Stewardship and Discipleship: Two Sides of the Same CoinBy Brett Elder
“...there is not a square inch in the whole domain of our human existence over which Christ, who is Sovereign over all, does not cry: ‘Mine!’” - Abraham Kuyper
These words, penned by the Dutch statesman Abraham Kuyper nearly one hundred years ago, powerfully convey the essence of holistic biblical stewardship. Kuyper understood that effective stewardship and intentional discipleship are two sides of the same coin.
Christians today urgently need to revive their commitment to whole-life discipleship. Millions of churchgoers are “Christians” for only an hour a week—Christianity is something they do on Sunday morning rather than a way of life. The withering of discipleship is one of the gravest threats facing the Church today.
Recovering a Holistic Theology of Stewardship
It is urgent for the future of the Church that we recover a whole-life model of discipleship that understands every legitimate human activity as responding to a call from God. Every human being is called to be, in all of life, a steward of God’s creation.
In most churches today, stewardship only means giving and volunteering at church. But the biblical model of stewardship encompasses how we cultivate the entire world. Whatever you do, Paul says in Colossians 3:23-24, work heartily, because whatever you do you are serving the Lord Christ! Our individual discipleship, our church communities, and our witness to society at large must recover a holistic theology of stewardship and calling. We must reintegrate our model of discipleship with the call to cultivate the world.
So often in our church-going experience we hear stewardship messages that speak to the issue of what we have been called to steward. Much of the dialogue in Christian circles revolves around how we are called to exercise stewardship. Even in the unlikely setting of politics today, there is a vague understanding that we must be good stewards. Pastors and presidents alike invoke the word stewardship to reflect our responsibility toward something.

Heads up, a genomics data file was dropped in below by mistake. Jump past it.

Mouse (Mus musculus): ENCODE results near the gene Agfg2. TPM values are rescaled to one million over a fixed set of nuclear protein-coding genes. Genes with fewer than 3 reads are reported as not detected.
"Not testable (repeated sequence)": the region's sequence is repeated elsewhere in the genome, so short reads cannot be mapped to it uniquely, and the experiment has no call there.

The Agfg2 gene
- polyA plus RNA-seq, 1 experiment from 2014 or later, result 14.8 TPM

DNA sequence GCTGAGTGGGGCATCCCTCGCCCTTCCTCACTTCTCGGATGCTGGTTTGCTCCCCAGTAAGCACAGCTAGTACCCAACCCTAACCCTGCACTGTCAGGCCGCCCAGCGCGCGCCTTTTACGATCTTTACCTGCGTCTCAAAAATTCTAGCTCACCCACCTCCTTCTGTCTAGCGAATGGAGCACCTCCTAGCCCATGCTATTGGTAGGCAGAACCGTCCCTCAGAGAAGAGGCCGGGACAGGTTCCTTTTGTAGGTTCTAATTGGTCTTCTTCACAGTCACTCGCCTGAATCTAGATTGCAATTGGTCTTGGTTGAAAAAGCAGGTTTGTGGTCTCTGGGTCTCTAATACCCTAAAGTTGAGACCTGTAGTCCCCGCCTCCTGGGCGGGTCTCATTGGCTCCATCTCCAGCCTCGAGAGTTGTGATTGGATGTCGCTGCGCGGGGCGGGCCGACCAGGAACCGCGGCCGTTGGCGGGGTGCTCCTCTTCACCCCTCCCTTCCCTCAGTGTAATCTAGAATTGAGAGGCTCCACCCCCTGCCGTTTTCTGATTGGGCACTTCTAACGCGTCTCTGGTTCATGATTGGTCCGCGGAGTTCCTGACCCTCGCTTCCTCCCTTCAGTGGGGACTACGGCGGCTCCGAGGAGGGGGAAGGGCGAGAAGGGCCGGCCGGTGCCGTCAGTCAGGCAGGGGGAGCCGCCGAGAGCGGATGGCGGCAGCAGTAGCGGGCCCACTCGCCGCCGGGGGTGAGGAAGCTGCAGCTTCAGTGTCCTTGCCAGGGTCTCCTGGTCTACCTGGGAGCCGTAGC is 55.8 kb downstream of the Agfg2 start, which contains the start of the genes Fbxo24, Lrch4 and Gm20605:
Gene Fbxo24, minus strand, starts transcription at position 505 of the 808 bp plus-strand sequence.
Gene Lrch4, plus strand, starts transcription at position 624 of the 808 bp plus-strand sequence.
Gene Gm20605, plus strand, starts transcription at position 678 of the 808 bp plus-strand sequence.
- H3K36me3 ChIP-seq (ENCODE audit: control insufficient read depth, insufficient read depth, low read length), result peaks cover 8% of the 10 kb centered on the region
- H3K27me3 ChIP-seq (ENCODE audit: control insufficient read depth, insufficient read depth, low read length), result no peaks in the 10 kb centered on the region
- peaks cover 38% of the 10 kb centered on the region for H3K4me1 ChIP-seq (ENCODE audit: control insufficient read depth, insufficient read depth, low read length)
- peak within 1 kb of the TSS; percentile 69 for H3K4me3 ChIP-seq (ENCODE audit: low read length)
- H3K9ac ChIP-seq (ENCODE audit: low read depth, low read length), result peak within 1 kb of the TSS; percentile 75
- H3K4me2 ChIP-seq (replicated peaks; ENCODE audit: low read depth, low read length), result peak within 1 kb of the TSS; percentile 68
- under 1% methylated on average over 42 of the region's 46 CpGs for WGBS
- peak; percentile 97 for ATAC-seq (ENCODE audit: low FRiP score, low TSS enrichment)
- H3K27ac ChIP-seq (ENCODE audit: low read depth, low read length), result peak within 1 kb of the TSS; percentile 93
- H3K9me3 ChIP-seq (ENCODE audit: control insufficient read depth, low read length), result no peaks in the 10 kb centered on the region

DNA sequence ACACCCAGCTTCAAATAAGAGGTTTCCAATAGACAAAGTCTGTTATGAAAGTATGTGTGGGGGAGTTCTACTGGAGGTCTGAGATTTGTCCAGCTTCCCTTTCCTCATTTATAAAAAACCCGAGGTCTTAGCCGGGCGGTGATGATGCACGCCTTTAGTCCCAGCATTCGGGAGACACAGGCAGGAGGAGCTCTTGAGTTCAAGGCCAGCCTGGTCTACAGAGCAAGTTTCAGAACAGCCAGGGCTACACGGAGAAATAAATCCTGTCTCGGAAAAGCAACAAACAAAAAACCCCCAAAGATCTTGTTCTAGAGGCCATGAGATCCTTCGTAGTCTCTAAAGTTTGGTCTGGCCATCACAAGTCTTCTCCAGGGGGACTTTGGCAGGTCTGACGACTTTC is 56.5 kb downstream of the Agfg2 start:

For the Church, the term stewardship has become synonymous with giving, fundraising, or capital campaigns. For much of the world, the first stewardship responsibility that comes to mind is environmental conservation. Younger generations immediately gravitate toward issues of social justice (poverty, human trafficking, etc.) when speaking about stewardship. All of these things represent important facets of stewardship.
But there are two more fundamental questions to answer in order to understand stewardship in all its fullness.
First, who exactly are we managing for? By definition, stewardship is the management of someone else's property or affairs. This very definition requires a definitive answer to this question of who. Throughout the Bible, it is God who is crying out, "Mine." Psalm 24:1 tells us, “The earth is the Lord’s and everything in it, the earth and all who live in it...”
Brett Elder is executive director of the Stewardship Council.